A boy today
An all-party parliamentary group on issues affecting men and boys has produced a new report, ‘A Boy Today’, with input from British Psychological Society members.
Nick Fletcher, MP for Don Valley and Vice Chair of the Group, said that ‘between April and July 2021 we took evidence in four sessions, from seven leading UK experts, which help paint a picture of the disadvantages and problems that so many boys face and the ideas they have to solve them.’ The result is a report in four sections, covering Family Life/Fatherlessness, Education, Community/Social influences and Health.
Speaking on Education, Professor Gijsbert Stoet explained that British boys fall behind girls in educational achievement in all stages of our education system. He said that research data shows clearly that the ‘boy problem’ starts early, so they are behind even when they come into school. Stoet’s policy recommendations included more investment in raising boys’ literacy skills, including the encouragement of reading for fun; and greater access for educational researchers to educational data.
On Community, the Group heard from Naomi Murphy – Clinical Director of The Fens Unit at HMP Whitemoor and an honorary Professor of Psychology at Nottingham Trent University. By the time men get to her they have typically been assessed on multiple occasions by a probation officer and a psychologist, ‘yet six months after they’ve been with us we see a statistically significant increase in the kind of disclosures that men talk about. These are typically disclosures of vulnerability. The men are highly resistant to sharing stories about their vulnerability, about trauma early on in life and mostly men take much longer to talk about that than they talk about their offending.’ Murphy called for more willingness to hear about the vulnerability of boys, a more balanced debate about the sexes, greater investment in parenting skills and investment in ‘finding ways to create and publicise positive male role models’.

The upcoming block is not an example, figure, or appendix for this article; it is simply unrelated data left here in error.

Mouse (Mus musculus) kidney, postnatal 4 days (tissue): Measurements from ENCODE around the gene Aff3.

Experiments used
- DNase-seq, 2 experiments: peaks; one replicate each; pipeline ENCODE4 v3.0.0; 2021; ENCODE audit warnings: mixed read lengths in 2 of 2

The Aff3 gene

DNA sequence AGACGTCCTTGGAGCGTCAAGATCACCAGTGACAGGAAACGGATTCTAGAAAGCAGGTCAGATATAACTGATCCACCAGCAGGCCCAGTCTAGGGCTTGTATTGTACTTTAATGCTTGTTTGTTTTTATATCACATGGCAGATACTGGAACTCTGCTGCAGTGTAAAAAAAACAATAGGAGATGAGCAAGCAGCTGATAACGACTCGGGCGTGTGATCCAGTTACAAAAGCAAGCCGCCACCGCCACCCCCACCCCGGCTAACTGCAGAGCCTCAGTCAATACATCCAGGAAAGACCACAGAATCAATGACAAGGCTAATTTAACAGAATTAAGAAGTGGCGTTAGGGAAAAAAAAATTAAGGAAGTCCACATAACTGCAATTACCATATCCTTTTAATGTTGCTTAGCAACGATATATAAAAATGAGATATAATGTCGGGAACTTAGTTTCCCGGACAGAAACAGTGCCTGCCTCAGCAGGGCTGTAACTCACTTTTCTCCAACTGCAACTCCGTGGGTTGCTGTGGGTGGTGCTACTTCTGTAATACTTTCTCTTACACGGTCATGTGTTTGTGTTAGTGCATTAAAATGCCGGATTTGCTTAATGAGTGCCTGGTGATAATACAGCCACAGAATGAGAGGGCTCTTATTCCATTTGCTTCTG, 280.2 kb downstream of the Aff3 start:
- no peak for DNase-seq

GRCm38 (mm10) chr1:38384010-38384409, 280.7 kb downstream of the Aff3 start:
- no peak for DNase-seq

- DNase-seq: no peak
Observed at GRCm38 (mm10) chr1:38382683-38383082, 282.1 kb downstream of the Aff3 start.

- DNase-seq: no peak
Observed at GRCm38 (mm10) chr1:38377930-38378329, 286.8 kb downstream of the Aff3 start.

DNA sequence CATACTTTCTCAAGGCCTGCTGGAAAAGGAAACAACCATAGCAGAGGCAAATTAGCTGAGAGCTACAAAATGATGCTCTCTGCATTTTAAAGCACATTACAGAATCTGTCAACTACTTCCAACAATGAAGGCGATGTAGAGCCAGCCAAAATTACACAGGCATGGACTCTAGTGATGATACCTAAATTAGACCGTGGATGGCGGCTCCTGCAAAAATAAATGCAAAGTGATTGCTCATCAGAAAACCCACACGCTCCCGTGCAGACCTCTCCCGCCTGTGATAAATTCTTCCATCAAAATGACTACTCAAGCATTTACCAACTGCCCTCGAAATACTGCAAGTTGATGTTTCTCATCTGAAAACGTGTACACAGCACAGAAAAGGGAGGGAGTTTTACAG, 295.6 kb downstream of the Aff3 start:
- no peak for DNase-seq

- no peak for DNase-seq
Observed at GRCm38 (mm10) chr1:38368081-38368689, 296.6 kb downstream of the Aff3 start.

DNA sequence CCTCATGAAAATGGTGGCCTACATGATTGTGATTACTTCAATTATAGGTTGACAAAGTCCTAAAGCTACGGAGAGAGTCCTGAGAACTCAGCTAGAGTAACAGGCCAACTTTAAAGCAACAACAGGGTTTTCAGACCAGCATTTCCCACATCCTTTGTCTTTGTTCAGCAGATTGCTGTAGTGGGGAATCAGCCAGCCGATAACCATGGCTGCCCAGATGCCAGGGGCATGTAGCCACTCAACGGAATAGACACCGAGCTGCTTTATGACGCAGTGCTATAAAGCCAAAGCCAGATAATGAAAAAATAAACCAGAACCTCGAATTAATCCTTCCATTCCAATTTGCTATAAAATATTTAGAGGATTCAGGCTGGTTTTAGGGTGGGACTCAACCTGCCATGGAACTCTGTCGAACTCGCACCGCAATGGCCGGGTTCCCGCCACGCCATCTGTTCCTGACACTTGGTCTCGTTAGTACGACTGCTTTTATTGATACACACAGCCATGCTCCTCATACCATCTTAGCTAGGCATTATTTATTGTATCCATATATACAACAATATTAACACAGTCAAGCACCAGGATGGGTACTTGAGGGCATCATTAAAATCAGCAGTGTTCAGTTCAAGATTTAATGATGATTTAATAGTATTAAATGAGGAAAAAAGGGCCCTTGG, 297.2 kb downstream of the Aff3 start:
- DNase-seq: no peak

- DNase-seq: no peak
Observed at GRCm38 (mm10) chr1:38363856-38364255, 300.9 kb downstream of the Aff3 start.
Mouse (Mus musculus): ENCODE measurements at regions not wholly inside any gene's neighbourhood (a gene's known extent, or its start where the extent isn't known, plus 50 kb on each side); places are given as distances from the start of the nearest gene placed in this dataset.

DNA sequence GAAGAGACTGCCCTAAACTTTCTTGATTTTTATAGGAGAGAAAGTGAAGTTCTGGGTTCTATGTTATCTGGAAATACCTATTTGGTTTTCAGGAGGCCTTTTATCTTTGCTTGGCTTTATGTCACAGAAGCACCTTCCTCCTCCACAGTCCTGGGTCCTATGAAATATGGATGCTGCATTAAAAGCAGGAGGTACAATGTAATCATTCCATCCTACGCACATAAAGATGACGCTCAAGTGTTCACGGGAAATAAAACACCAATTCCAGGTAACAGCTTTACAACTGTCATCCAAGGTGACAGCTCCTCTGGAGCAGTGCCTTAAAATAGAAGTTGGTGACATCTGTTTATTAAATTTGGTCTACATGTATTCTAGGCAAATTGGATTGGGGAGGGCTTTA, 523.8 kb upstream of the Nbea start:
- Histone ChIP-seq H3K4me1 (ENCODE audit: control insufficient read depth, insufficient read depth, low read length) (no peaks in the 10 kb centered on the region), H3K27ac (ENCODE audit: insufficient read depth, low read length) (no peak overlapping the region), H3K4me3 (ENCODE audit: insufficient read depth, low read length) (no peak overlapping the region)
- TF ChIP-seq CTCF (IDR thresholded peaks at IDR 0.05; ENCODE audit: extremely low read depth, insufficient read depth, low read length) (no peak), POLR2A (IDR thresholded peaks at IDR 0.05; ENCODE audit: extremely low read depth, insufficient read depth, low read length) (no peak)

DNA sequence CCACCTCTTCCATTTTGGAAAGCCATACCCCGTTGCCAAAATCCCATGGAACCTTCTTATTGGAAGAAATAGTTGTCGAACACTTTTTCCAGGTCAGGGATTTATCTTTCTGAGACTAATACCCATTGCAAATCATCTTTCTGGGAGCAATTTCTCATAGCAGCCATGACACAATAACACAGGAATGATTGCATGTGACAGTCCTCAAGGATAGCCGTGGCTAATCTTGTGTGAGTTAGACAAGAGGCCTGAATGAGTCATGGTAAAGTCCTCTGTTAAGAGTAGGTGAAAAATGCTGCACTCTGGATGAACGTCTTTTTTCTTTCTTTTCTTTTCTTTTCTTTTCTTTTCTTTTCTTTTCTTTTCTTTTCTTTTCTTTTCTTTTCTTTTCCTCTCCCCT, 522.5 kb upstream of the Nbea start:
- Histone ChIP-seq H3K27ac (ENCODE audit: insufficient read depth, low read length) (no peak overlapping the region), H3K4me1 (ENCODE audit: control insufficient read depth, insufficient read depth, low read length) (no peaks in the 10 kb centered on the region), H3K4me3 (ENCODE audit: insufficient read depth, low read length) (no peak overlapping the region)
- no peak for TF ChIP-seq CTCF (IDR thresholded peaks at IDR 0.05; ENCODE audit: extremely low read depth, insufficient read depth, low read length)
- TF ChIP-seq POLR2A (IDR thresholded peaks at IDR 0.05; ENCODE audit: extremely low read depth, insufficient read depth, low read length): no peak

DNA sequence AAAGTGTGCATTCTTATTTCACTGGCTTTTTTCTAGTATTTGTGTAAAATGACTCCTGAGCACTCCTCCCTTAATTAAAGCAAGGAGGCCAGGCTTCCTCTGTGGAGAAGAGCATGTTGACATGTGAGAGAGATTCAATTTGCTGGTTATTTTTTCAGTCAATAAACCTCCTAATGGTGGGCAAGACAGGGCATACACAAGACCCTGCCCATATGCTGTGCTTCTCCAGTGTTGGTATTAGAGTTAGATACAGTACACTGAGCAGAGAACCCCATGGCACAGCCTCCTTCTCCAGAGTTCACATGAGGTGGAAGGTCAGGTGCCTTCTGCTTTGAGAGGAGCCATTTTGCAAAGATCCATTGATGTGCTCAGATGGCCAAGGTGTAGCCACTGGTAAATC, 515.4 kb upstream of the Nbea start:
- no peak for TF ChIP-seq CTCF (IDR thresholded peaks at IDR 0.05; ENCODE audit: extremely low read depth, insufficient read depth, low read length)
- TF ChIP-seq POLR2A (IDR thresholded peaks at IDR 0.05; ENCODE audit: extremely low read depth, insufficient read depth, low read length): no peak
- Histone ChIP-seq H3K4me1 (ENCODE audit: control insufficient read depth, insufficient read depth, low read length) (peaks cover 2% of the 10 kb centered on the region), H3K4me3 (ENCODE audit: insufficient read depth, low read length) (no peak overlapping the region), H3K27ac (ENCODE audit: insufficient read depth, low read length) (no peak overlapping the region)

Martin Seager, Past Chair of the British Psychological Society’s Male Psychology Section, said that being invited to address the APPG was ‘another important milestone in getting “male gender blindness” recognised as a key public health issue for our society’. He called for a closer link between policy and good data; a more positive and inclusive societal and political narrative with respect to men and boys; and the inclusion of male psychology in psychology training and academic courses.
The report identified three overarching themes from the input of the seven experts invited to the group:
- the mainstream narrative leads to a lack of action on disadvantage and issues negatively affecting boys and men, even when the facts are in plain sight.
- the psychological, behavioural and developmental differences between boys and girls needs to be better understood.
- early trauma will have a lasting impact on boys and men; this is not men’s fault or something that is intrinsic in being male.
Vice-Chair Fletcher concluded that ‘…if we are to live in a fully inclusive country, we need to address the disadvantages that men and boys face alongside the disadvantages women and girls face. We all live in our society together – boys are sons, brothers and future husbands, partners, dads and work colleagues. Resolving the issues boys face today means a better society for all, now and in the future.’
Dr John Barry, Chair of the Male Psychology Section, said: ‘The Male Psychology Section of the BPS is glad to have contributed to this important report for parliamentarians and policy-makers. We think it represents a significant step forward in bringing wider recognition to, and awareness of, the main issues facing boys and men in the UK today.’
- Read the report via tinyurl.com/appgmenboys
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